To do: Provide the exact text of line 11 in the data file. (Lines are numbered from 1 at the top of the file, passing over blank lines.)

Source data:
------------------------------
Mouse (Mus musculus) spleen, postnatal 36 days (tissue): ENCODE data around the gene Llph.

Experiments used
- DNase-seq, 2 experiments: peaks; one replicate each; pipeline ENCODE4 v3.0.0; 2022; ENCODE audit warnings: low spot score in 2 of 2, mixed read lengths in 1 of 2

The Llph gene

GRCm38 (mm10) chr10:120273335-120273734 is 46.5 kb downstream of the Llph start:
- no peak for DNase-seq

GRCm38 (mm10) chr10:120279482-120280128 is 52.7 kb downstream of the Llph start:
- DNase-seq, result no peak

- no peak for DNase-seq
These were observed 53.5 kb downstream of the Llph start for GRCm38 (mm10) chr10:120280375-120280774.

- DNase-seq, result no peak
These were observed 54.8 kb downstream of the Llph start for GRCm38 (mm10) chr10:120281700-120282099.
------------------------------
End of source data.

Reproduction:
- DNase-seq, result no peak